America is facing its biggest threat to its existence. Not terrorism or the threat of weapons of mass destruction, but from mobile phones. A survey published by Statista last February revealed that in comparison to other nationalities more Americans would rather live without sex than without their phone. It’s one of those odd insights about us that cast doubt to our collective “superior” perception of our culture over the rest of the world.
Inspired by this social shock, I started tinkering with other survey results that might corroborate my armchair findings. True enough, a pattern emerged. Had I not known I was reading social comparisons about us—Americans—I’d have easily thought these behavioral quirks are by some communities far deep in the Congolese jungle.
Imagine an ultimate guide to a society of weird habits where an increasing number of its members would rather sleep (just sleep) with a different mammal and put that in the context of an increasing number of people who believe living with another person is an option. It’s not a natural evolutionary trend. That’s us. Fifty-eight percent of Americans sleep with their cat or dog, and 27% of us are living today in one-person household, a significant increase from 17% in the seventies.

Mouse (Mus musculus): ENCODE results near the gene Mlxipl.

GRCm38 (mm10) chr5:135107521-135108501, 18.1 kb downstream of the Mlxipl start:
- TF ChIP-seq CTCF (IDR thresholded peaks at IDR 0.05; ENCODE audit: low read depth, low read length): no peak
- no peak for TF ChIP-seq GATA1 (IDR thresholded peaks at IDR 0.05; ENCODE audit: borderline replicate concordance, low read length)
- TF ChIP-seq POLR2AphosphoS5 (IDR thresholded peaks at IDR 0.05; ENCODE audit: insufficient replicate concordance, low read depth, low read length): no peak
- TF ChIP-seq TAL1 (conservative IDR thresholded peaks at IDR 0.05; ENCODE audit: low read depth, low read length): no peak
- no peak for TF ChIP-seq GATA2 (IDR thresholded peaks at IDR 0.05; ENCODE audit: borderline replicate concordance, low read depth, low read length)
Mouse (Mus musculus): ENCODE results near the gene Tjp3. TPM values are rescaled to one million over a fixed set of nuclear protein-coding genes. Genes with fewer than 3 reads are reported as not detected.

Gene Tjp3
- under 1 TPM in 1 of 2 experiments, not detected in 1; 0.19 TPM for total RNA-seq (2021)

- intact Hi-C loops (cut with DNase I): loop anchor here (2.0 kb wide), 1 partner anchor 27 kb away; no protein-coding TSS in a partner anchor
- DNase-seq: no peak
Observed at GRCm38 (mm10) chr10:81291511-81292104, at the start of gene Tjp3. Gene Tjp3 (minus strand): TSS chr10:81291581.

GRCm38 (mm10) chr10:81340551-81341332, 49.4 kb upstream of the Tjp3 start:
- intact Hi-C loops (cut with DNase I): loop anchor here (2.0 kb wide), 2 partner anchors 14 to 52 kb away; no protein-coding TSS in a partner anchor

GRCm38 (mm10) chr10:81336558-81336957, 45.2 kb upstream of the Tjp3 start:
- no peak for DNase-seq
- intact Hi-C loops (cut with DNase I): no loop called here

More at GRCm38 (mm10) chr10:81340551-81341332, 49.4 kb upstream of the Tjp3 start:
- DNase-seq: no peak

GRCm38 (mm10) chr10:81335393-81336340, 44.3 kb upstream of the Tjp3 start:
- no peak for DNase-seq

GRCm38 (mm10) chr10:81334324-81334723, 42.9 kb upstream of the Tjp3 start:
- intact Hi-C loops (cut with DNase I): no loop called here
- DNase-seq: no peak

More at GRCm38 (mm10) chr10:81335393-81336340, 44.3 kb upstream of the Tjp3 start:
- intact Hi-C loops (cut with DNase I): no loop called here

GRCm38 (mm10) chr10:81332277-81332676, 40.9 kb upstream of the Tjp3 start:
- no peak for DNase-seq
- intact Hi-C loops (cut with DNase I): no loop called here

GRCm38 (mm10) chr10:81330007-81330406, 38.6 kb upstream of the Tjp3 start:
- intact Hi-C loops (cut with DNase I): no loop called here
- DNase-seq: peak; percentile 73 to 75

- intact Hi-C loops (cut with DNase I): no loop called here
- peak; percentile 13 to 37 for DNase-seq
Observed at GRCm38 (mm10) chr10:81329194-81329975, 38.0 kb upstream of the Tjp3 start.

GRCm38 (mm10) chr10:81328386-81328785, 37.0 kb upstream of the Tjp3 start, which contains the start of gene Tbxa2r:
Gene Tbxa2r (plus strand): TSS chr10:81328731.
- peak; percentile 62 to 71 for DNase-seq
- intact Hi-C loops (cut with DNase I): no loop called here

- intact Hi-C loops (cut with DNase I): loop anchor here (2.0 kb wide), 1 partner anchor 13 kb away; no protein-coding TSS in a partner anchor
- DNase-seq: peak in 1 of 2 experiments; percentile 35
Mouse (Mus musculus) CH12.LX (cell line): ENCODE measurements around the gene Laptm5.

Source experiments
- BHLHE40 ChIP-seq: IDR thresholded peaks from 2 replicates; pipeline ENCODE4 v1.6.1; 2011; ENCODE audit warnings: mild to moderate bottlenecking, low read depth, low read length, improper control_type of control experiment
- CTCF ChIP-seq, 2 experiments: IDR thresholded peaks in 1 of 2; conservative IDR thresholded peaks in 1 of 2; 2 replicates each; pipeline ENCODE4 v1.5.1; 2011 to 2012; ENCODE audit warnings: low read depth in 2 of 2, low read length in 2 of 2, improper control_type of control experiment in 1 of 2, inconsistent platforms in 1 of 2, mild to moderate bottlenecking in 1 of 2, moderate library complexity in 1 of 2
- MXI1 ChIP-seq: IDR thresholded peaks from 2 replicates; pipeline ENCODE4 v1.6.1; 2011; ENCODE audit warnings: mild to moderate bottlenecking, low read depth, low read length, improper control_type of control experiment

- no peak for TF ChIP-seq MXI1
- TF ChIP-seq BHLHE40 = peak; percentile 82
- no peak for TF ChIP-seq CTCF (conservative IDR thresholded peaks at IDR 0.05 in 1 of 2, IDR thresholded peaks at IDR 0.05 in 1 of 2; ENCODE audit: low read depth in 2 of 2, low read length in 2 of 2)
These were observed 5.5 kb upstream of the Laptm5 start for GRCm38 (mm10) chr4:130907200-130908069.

I’ve made a comparison of other revealing behavioral facts about us that are quite funny and together with my colleagues from financesonline we’re created an infographic. The French may exalt their ratatouille and the Chinese their Szechuan chicken to visitors. Both dishes are rooted in the heritage of their place of origin. On the other hand, we Americans are proud of our barbecue; it’s the top American food we’ll recommend to tourists. Surely, we can do better than suggesting meat cooked over charcoal as a national cuisine, I mean, even Cro-Magnons knew barbecue.
In the study, “The Weirdest People in the World,” behavioral scientists from the University of British Columbia in Canada rebut the traditional scientific theory that all humans have similar psychological traits. It turned out that Americans are somewhat isolated in liking the idea of getting the bigger slice of the pie, a trait frowned upon in other cultures. The researchers even labeled Americans as “weird,” meaning, different.
The analysis of the report about or social evolution created a buzz in anthropology. A review of the top six psychological journals in 2008 revealed that nearly 96% of subjects in psychological studies were Westerners and about 70% of them were Americans. In short, most behavioral studies used subjects from just 12% of the world’s population.
That should explain why we think other people are odd. It makes me wonder what is the future of our social experience as Americans. To put everything in perspective, we may be the biggest member in the bird kingdom, but other birds may see the ostrich as strikingly odd.
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